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I Miss Kaman

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Here's what I hope.  I hope after Wednesday night's game, and certainly by the end of the season, that this hand-wringing post looks silly.  I hope that I end up looking like one of those nervous Nelly bloggers who has way too much time on his hands and obsesses over every minor 6 game slump where a player's numbers dip by 15%.  Big deal, right?

Having said that, I must admit I am nervous about Chris Kaman.  The raw numbers are pretty telling.

In 39 games from November through January, he averaged 17.2 points and 13.9 rebounds per game.  He was also astoundingly consistent - he recorded 29 double-doubles in those 39 games (3 games in 4), and scored at least 9 points in every single one of them.  

In the six games since missing some action with a bruised shin and a nasty flu bug, he has averaged 10.8 points and 11.2 rebounds, has recorded only 2 double-doubles (that's 1 game in 3), and has scored season lows of 4 and 7 points.  Now, you might think it's pretty demanding to complain about a guy who's only averaging 11 rebounds per game.  So call me demanding.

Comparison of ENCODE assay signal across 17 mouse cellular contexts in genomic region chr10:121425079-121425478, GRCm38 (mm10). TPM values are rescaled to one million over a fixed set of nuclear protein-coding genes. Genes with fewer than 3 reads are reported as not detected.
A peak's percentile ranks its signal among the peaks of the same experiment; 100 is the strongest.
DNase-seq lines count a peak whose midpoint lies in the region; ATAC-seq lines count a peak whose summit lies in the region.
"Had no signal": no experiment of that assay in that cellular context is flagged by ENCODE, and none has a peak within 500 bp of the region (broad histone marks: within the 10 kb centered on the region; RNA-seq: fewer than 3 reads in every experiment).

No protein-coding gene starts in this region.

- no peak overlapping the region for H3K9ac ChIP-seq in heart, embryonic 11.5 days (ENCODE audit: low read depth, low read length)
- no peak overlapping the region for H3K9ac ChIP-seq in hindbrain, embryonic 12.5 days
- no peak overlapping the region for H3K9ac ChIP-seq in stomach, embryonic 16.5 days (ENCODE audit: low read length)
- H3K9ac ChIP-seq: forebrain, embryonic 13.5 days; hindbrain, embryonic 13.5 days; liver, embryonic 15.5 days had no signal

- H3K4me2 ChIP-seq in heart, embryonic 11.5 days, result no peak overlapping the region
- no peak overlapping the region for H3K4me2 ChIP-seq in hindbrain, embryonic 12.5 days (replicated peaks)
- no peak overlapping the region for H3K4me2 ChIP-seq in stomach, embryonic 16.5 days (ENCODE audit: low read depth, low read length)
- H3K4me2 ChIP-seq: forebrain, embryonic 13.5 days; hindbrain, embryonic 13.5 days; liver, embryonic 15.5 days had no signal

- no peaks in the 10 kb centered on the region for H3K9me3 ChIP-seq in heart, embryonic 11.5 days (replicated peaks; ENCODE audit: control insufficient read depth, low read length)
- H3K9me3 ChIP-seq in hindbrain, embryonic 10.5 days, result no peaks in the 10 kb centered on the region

The obvious answer is that he was drained and weakened by the flu.  And that definitely seems like a reasonable explanation.  It was reported that he had lost as much as 15 pounds - and bear in mind that he came into camp at the lowest playing weight of his career.  So those were 15 pounds he probably didn't want or need to lose.  He had been sick, he lost weight, he was otherwise weakened, he was in the middle of a long road trip...  there's just no way he was feeling his best.  So again, I hope he comes out tomorrow night completely re-invigorated from some time off, plays like the monster he was in November and December, and makes me look stupid.